When it comes to environmental sustainability, the manufacturing sector is feeling the heat like no other. The scale of the challenge is formidable, with 88% of total emissions and 90% of world GDP bound by net-zero government pledges. This leaves industrial companies with no choice but to act now to future-proof their business.
The call to action is underscored by the pace of change in closely related sectors, notably energy, and the role manufacturing can and must play in the fight against climate change. (For a full description of the net zero era and a field guide to navigating it, see our report “The Future of Us.”)
The certainties on which manufacturers have comfortably relied for decades are, literally, melting away. Geopolitical rivalries, war, economic nationalism and protectionist policies have thrown previously smooth trade relationships into choppy waters. The COVID-19 pandemic led to total or partial factory shutdowns and then kindled a global supply-chain squeeze. Talent shortages are acute, and skills gaps are widening alarmingly. On top of it all, ambitious regulation and strident stakeholder activism are pressuring executives to decarbonize production—and quick.
In the auto industry, for example, the limited supply of metals such as lithium and cobalt are key to driving electrification. This is leading auto companies to invest heavily in research to explore alternative paths to long-term auto transportation decarbonization, such as the use of hydrogen fuel cells, which can also help meet the world’s ever-increasing energy demand.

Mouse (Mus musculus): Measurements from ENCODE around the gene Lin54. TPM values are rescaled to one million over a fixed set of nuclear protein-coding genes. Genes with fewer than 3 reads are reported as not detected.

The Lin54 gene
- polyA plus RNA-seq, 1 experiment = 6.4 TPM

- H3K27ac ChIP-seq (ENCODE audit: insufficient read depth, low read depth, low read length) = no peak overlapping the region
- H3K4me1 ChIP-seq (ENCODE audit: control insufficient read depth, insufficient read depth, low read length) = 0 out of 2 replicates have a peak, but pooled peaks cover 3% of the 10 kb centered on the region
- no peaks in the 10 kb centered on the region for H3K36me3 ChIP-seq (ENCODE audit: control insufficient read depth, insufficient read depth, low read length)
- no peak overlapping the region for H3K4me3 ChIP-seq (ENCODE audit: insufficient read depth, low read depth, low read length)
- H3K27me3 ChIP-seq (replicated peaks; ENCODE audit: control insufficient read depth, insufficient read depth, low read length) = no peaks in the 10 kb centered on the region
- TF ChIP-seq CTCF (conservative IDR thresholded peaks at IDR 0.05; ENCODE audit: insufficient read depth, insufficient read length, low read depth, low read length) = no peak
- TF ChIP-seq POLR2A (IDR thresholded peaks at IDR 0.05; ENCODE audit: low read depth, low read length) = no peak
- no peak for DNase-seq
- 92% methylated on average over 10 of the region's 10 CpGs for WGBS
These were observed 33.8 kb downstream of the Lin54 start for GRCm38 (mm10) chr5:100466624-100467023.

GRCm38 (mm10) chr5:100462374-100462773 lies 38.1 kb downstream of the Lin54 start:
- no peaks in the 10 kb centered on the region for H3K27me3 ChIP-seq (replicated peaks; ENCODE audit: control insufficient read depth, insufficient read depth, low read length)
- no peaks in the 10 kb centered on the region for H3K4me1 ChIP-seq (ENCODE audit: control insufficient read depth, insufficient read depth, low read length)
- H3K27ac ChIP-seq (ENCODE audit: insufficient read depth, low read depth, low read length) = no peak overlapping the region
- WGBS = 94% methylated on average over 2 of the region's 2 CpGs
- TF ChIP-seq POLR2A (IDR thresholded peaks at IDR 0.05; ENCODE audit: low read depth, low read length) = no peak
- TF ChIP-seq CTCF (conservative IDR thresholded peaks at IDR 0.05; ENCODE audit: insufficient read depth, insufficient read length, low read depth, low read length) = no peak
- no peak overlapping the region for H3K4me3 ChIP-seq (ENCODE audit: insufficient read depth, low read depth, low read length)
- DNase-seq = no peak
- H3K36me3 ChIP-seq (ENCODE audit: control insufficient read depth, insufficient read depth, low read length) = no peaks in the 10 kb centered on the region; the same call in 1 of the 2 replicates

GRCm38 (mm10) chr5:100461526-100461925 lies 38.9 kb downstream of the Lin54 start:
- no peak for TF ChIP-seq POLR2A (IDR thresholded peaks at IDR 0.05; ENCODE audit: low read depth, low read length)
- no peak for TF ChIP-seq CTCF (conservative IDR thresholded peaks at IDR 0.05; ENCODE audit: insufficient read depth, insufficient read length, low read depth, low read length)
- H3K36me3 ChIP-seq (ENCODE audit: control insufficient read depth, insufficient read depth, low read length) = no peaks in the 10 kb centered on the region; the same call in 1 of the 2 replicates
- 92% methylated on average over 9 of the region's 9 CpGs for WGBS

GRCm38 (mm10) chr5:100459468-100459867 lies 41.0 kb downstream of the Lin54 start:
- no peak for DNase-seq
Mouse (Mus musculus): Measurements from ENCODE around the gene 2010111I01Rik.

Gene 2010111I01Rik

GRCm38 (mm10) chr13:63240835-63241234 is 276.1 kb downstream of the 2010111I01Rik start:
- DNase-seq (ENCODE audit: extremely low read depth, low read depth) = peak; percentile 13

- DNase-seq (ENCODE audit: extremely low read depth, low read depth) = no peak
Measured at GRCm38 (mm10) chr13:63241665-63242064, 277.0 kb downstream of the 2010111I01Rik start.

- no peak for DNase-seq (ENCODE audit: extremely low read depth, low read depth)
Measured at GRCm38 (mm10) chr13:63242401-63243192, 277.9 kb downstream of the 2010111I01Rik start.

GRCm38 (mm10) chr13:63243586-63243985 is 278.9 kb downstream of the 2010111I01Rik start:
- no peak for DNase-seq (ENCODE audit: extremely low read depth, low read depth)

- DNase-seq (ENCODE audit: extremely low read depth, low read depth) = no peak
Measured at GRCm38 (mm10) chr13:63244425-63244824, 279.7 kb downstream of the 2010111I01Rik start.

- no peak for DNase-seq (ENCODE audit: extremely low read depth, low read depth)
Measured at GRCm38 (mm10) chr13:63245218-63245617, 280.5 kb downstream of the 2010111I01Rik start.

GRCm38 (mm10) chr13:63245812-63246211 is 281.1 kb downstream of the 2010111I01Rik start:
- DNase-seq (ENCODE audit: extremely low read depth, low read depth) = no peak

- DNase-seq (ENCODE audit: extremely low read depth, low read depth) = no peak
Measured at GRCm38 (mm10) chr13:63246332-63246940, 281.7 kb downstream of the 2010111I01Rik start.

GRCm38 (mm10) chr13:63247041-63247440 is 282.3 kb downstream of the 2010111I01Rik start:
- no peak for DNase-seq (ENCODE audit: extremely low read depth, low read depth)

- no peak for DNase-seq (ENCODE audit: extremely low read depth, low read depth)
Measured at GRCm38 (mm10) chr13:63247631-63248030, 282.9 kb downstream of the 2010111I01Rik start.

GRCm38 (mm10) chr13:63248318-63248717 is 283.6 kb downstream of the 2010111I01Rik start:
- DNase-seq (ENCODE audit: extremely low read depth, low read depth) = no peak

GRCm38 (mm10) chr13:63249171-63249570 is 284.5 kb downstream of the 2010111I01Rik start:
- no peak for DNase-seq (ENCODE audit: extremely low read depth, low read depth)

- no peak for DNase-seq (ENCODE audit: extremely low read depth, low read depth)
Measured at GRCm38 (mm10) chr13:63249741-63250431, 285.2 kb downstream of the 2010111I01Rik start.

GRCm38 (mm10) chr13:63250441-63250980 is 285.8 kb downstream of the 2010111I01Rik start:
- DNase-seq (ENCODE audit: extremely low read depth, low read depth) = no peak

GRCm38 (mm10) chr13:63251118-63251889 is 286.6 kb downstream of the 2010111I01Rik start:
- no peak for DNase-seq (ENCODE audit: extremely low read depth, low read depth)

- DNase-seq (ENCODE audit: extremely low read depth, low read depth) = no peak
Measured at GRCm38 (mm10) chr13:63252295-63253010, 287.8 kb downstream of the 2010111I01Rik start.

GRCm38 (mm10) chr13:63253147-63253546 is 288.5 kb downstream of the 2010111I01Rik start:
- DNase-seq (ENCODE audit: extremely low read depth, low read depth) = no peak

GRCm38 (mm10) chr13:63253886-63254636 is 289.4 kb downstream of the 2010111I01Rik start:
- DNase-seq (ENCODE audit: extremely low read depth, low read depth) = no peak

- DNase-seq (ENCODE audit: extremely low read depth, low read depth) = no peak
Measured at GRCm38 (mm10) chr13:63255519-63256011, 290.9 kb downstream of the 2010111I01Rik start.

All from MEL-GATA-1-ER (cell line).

Decarbonization will soon impact manufacturers’ ability to compete. As the EU’s carbon border adjustment tax handsomely illustrates, economies will increasingly adopt carbon prices while also barring external competitors from gaining commercial benefit through laxer standards. Moreover, as the world is painfully rediscovering, imbalances in the energy market can have a powerful effect on the cost and production of goods, highlighting the importance of efficiency.
In Europe and beyond, geopolitical strife has intensified the urge to move to renewable energy sources. Consider that global investment in low-carbon energy jumped by 27% last year, reaching US $755 billion. At the same time, uncertainty over oil and gas supplies from Russia may result in higher dependency on even dirtier fuels, such as coal, in the short term. The current conundrum illustrates just how complex it can be for manufacturers to juggle the long-term investment needed for a net-zero future, the imperative for energy security here and now, and the need to remain competitive throughout the process.